When one hears the word “Rockabilly,” images of Elvis Presley and Gene Vincent come to mind, but what about Wanda?
Whether you call her The Queen of Rock, The Queen of Rockabilly, or just her plain old name, Wanda Jackson is a living legend and the absolute matriarch of the male-dominated rockabilly genre.
In anticipation of her appearance at The Coach House in San Juan Capistrano on Jan. 31, the Fujiyama Mama agreed to talk about her decade-spanning career, trailblazing influence, a new project, and of course, Elvis.
Growing up with a musician for a father, a life in music was practically a given for Wanda, whose father bought her first guitar and took her to see such country acts as Spade Cooley, Tex Williams and Bob Wills. Jackson was hooked.
“When I was about six years old I would see the girl singers in these bands,” she told me during a recent phone interview. “I would stand right at the front of the stage, and stare up all night long. It’s the only thing I ever wanted to do, and I didn’t make any backup plans, so it was like, ‘Ok, kid, you’ve gotta do this, or you’re in the soup line.’ I didn’t even think about it that way, I just knew that this was what I was gonna do.”
Trying to make her dream a reality as a teenage girl in the testosterone-fueled music industry of the 1950s wasn’t easy. Despite winning local competitions, and making a name for herself sing-ing with Hank Thompson’s Brazos Valley Boys, Jackson was famously turned down by Capitol Records producer Ken Nelson, with the now laughable words, “Girls don’t sell records.”
“You have to remember the mindset of that generation,” she said. “It was quite daring of me to not want to get married and start having babies. I knew I didn’t want that. Basically, it was just the way it was. That’s part of why my daddy went with me, to help me. He collected the money, be-cause I would forget to get paid. I would come home, and I had forgotten because I had so much fun! Isn’t that something?!”
After graduating high school, Jackson set out on her first real tour with another youngster who was just making his way: Elvis Presley. Presley and Jackson would briefly date, but it was his influence on her career that was crucial, and lasting.
“I had a crush on him before long, we got along fine and enjoyed being together, and my daddy liked him, so he would let me go out after a show, have a coke or a burger. Somewhere along the way he started talking to me about doing this new kind of music. I would say, ‘Elvis, I love your songs and the way you do them, but I can’t do it. I’m a girl.’ See, that was the mindset. That type of music was for guys.”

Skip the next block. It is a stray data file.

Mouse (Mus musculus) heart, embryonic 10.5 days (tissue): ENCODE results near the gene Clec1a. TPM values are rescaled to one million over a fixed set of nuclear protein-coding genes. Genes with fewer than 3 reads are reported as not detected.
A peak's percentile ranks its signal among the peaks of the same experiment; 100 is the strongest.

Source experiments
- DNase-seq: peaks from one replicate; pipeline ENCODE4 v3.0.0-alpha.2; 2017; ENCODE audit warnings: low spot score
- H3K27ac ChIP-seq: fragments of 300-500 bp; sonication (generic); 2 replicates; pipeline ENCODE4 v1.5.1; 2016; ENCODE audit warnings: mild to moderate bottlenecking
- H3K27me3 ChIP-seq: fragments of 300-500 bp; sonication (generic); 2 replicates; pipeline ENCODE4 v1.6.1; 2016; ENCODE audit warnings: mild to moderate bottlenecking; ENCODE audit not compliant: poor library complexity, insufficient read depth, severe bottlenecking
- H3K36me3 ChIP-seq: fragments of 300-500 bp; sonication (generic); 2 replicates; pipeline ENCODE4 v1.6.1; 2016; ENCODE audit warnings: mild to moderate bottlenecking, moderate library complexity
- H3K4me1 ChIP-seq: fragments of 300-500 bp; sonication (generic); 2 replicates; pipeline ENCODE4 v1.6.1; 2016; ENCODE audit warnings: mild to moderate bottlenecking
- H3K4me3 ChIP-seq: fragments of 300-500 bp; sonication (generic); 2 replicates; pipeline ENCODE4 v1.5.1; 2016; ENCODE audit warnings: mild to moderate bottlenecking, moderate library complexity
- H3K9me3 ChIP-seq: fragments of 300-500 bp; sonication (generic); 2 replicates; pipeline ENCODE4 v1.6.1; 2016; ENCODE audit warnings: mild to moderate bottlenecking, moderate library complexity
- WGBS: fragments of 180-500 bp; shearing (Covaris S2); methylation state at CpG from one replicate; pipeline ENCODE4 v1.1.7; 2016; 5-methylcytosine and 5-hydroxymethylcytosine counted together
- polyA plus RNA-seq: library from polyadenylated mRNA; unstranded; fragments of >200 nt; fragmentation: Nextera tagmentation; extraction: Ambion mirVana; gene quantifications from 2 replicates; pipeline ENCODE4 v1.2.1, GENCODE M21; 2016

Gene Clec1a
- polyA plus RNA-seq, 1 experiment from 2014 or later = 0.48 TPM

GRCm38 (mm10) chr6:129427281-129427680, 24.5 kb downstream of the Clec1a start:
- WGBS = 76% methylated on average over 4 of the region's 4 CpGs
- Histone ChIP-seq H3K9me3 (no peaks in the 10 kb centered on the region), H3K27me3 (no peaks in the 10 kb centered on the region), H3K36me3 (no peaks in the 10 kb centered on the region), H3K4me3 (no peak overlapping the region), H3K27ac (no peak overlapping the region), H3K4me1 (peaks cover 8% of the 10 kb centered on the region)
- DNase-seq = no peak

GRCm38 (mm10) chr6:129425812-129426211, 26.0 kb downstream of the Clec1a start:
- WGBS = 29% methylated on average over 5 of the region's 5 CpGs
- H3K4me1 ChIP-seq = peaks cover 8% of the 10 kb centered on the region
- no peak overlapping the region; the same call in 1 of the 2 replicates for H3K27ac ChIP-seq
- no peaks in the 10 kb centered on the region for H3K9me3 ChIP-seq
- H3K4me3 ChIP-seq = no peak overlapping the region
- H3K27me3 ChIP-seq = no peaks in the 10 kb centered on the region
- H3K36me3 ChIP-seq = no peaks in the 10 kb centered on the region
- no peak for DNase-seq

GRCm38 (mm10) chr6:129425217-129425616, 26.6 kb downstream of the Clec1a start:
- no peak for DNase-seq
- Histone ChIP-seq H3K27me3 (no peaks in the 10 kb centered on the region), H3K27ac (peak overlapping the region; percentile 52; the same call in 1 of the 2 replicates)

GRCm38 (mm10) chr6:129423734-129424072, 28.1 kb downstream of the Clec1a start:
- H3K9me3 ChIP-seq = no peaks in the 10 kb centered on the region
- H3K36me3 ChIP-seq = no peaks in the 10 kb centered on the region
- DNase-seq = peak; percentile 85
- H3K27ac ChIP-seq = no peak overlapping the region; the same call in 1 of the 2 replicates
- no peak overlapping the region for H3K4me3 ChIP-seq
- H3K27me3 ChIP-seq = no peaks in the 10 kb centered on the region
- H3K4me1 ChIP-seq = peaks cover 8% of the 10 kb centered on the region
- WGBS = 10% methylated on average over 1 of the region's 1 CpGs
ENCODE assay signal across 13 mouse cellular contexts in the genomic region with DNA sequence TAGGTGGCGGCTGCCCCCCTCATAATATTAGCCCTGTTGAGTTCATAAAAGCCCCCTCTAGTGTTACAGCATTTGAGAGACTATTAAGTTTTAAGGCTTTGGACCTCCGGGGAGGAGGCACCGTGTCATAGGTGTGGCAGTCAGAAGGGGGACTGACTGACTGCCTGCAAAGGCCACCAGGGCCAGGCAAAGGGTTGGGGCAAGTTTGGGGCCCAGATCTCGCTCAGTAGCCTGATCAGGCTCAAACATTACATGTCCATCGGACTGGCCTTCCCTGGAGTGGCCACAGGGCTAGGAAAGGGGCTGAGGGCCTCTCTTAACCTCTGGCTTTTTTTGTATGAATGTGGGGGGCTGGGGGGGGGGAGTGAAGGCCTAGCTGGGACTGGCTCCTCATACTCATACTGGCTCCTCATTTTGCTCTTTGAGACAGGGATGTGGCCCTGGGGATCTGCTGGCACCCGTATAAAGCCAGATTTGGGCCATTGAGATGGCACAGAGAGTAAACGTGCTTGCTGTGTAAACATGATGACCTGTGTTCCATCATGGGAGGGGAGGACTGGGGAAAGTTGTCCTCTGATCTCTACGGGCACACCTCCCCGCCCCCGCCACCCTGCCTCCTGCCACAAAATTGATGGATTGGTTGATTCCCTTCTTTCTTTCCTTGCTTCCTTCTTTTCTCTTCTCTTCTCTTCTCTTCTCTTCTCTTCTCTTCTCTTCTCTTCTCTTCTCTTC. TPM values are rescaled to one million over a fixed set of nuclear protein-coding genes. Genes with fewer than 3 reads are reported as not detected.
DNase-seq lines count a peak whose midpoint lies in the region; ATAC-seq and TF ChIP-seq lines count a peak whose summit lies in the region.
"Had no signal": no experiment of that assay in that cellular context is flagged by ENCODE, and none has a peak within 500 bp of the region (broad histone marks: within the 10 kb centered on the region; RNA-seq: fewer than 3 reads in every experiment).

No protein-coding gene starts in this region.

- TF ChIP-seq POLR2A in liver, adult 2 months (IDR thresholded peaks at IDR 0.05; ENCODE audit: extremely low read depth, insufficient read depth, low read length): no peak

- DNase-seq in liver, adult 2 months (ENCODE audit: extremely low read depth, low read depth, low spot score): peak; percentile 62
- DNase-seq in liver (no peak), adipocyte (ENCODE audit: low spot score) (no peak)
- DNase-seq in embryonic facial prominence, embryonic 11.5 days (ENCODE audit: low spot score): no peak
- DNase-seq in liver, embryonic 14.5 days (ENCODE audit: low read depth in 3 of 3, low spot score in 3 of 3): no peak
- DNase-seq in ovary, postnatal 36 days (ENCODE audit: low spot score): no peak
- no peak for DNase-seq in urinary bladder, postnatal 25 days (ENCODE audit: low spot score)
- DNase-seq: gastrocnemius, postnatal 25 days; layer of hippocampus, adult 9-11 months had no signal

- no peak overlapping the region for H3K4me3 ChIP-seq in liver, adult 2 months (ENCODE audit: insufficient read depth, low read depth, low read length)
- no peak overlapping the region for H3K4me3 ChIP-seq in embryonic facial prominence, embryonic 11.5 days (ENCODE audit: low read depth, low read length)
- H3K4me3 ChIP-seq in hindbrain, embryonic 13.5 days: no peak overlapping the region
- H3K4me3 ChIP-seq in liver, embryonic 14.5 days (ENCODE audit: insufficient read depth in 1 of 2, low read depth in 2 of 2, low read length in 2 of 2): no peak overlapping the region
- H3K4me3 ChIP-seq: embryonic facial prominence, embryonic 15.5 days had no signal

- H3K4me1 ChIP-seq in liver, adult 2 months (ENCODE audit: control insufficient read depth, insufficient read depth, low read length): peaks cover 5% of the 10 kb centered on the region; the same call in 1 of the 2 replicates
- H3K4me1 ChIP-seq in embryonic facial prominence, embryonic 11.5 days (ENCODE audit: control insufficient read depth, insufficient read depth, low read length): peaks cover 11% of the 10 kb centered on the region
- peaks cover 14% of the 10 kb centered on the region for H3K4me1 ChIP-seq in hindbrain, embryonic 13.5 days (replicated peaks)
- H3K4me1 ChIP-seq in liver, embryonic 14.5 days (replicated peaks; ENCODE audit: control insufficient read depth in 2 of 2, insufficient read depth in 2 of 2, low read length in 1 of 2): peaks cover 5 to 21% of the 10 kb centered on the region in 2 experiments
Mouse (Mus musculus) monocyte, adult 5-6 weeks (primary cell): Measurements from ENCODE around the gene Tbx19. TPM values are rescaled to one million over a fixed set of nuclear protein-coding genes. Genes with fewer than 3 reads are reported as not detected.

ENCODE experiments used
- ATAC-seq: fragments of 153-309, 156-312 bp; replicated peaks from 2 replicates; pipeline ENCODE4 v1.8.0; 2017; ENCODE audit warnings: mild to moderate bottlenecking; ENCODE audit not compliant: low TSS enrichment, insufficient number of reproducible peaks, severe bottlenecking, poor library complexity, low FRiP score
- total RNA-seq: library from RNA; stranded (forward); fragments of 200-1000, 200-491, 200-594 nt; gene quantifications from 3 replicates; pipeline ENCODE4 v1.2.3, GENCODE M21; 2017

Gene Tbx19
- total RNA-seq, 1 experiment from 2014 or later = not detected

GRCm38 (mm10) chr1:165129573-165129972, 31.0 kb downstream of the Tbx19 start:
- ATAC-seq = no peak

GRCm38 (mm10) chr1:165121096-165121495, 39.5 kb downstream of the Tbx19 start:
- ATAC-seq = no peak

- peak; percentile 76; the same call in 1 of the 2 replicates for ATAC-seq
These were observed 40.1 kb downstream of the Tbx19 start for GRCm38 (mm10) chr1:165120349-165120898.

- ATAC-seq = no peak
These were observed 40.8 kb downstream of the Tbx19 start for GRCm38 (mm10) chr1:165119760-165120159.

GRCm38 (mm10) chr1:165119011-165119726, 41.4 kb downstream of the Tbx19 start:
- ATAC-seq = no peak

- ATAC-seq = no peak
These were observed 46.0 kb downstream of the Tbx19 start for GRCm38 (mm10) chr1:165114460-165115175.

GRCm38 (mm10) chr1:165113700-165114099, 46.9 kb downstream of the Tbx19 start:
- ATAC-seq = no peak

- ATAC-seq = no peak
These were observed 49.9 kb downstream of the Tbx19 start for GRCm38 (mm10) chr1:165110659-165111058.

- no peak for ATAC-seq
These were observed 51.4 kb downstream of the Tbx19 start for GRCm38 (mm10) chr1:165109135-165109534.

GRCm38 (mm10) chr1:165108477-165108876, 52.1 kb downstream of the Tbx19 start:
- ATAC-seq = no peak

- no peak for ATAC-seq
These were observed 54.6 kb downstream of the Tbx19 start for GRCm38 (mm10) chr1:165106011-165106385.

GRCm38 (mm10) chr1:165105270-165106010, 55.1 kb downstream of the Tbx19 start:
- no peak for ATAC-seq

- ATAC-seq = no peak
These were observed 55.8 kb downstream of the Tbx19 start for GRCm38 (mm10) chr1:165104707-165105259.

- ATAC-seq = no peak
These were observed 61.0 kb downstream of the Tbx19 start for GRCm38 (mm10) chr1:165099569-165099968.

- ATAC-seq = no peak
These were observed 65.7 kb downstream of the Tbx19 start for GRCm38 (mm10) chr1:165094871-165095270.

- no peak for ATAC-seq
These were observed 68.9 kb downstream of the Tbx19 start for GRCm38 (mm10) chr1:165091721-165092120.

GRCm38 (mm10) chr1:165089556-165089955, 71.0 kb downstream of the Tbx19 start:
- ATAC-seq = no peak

But Presley was persistent, and kept daring Jackson.
“Then he double-dog-dared me,” she laughed. “Then you’ve gotta do it, you know?”
Finding material was tough, so Jackson took matters into her own hands.
“None of it was for girls, no one was writing it for girls, so my daddy said ‘Why don’t you just start writing your own? They sound kind of simple.’ And I said, ‘Well, I think you’re right! Maybe I could write one.’”
Jackson’s own material combined with covers of “Hot Dog, That Made Him Mad,” “Fujiyama Mama,” and her biggest hit, 1960’s “Let’s Have a Party,” struck gold with listeners who were al-ready in love with Gene Vincent, Eddie Cochran, and the newly-crowned King.
Dressed in fringed dresses, high heels, and red lipstick, Jackson herself became the undisputed Queen of Rockabilly.
Once rockabilly faded from popularity, Jackson remained active touring and recording country music. Her recent resurgence in popularity, due to high-profile collaborations with Jack White for 2011’s “The Party Ain’t Over “ and Justin Townes Earle for 2012’s “Unfinished Business” has put Jackson back in the spotlight where she loves to be. Lucky for us, another collaboration is in the works.
“Joan Jett is going to produce for me on Blackheart Records,” she said. “I’m seriously looking for songs and I’ve already got about six or seven originals to do. I’m hoping she’ll do a duet with me if we can find a cute song.”
Looking back at then vs. now, it seems things have only gotten sweeter for Jackson.
“I’m glad now that I stuck with it as long as I did. I still don’t want to quit. I want to keep trying. I guess I’m a die-hard or something. Most of us are. We just hate to give up the life that we love. I’m not wealthy by any means, but I can fly everywhere I go, I stay in nice hotels. Poor daddy and I used to stay in old run-down motels. We just didn’t make enough money for a nice room.”
“I get home with the money now,” she added with a laugh.